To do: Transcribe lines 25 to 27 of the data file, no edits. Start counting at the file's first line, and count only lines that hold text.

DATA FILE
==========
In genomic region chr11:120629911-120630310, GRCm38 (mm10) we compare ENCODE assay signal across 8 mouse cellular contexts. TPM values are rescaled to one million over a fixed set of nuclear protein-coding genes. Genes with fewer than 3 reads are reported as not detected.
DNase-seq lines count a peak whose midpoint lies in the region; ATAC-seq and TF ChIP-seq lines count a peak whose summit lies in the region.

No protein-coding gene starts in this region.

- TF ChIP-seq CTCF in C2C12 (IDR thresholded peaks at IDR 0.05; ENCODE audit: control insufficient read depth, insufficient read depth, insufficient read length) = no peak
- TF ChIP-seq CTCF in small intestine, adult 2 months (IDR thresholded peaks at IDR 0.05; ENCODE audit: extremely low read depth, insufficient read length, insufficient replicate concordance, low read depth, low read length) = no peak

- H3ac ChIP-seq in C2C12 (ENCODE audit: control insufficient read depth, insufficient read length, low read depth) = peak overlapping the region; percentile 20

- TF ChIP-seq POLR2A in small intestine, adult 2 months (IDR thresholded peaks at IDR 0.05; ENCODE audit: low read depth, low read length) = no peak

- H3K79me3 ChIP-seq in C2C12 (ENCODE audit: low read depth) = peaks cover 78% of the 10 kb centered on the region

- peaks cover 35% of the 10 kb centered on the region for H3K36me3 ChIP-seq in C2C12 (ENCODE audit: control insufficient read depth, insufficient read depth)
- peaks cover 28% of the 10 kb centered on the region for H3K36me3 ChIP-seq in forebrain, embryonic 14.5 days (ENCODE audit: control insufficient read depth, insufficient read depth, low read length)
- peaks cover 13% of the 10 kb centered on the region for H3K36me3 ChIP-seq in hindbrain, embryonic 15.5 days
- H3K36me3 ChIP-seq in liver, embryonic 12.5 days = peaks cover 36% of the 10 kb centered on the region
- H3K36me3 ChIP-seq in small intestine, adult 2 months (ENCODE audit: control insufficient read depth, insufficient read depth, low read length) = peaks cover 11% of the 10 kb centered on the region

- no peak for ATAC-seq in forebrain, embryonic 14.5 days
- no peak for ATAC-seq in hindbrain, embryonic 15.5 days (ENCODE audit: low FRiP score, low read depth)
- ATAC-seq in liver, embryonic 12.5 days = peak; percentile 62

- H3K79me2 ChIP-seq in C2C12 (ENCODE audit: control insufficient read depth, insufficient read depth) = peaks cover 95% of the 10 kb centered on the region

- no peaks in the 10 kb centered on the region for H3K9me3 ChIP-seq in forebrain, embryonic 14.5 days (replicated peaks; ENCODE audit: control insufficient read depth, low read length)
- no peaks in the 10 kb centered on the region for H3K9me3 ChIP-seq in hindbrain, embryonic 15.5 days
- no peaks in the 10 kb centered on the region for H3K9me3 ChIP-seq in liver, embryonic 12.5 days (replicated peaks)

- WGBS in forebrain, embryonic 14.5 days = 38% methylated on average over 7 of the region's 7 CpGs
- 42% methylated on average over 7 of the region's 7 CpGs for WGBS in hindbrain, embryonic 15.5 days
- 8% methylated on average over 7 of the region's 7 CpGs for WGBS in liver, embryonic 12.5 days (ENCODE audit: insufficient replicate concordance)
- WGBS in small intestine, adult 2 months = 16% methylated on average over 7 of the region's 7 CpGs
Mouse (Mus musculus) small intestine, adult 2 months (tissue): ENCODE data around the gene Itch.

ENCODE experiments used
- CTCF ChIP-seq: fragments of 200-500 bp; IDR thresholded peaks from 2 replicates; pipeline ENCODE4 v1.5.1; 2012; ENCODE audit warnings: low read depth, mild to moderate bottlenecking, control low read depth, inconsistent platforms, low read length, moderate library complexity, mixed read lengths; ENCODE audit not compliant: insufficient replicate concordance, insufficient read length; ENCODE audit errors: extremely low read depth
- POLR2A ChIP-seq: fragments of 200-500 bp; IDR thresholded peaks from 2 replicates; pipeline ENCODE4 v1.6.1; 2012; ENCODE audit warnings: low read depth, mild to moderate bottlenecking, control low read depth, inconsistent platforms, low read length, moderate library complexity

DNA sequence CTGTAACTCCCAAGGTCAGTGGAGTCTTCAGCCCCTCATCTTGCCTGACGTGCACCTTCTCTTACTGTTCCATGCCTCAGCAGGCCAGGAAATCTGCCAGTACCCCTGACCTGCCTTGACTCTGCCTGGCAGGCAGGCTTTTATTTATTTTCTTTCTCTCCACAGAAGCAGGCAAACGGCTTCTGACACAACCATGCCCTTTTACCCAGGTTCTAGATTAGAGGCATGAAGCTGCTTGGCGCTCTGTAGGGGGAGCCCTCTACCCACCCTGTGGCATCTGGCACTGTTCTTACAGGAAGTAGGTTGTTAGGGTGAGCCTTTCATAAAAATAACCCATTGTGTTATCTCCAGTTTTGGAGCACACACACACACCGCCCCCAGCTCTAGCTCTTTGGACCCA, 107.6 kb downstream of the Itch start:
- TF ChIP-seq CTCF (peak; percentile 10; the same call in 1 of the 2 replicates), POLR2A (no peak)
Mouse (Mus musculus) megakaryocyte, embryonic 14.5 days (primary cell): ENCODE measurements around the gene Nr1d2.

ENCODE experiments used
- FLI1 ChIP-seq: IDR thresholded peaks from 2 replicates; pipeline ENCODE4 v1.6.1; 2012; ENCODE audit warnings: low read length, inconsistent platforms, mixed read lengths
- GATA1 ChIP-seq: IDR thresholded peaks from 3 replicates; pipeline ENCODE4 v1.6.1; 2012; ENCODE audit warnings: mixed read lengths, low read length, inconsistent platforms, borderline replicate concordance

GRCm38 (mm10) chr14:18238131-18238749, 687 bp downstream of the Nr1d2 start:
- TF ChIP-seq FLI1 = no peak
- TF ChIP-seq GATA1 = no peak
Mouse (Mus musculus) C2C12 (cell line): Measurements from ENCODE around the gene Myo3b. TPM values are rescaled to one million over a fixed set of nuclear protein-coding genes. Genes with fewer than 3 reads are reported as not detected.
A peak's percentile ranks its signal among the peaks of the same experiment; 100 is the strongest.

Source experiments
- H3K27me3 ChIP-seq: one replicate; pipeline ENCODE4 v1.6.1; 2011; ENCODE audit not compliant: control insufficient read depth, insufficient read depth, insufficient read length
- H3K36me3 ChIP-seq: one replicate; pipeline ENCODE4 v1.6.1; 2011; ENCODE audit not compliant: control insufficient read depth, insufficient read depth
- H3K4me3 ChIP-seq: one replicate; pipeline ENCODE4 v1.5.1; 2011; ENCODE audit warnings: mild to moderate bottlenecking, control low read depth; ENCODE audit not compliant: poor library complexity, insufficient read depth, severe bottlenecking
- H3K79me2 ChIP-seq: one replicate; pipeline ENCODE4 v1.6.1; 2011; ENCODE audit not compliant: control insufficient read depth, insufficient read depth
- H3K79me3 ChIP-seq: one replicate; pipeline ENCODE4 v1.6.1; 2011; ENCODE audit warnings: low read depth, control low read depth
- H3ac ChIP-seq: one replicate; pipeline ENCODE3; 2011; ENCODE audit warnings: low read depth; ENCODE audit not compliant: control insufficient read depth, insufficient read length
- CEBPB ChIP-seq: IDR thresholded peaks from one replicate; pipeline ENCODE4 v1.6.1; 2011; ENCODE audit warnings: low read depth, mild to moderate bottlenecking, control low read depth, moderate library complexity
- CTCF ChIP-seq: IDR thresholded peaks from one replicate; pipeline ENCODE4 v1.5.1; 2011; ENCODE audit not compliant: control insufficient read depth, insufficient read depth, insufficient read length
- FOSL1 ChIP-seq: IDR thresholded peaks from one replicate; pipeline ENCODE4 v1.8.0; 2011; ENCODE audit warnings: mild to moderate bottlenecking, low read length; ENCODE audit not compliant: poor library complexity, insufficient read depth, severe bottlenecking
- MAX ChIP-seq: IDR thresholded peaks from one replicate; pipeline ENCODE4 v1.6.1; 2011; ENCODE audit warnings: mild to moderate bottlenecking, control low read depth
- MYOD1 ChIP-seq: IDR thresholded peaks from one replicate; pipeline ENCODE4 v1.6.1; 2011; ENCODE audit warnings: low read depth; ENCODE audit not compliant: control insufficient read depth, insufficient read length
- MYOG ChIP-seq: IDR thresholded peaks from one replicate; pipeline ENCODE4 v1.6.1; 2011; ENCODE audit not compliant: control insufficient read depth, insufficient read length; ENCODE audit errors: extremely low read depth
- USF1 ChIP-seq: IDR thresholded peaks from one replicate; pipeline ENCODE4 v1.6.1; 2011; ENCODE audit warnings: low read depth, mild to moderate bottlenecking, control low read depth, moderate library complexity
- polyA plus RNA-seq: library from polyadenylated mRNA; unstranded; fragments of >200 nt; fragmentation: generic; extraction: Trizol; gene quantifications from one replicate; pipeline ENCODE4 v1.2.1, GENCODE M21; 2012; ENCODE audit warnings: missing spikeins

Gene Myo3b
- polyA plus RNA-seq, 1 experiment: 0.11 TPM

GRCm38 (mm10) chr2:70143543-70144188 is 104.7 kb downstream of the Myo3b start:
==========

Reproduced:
Mouse (Mus musculus) small intestine, adult 2 months (tissue): ENCODE data around the gene Itch.

ENCODE experiments used
- CTCF ChIP-seq: fragments of 200-500 bp; IDR thresholded peaks from 2 replicates; pipeline ENCODE4 v1.5.1; 2012; ENCODE audit warnings: low read depth, mild to moderate bottlenecking, control low read depth, inconsistent platforms, low read length, moderate library complexity, mixed read lengths; ENCODE audit not compliant: insufficient replicate concordance, insufficient read length; ENCODE audit errors: extremely low read depth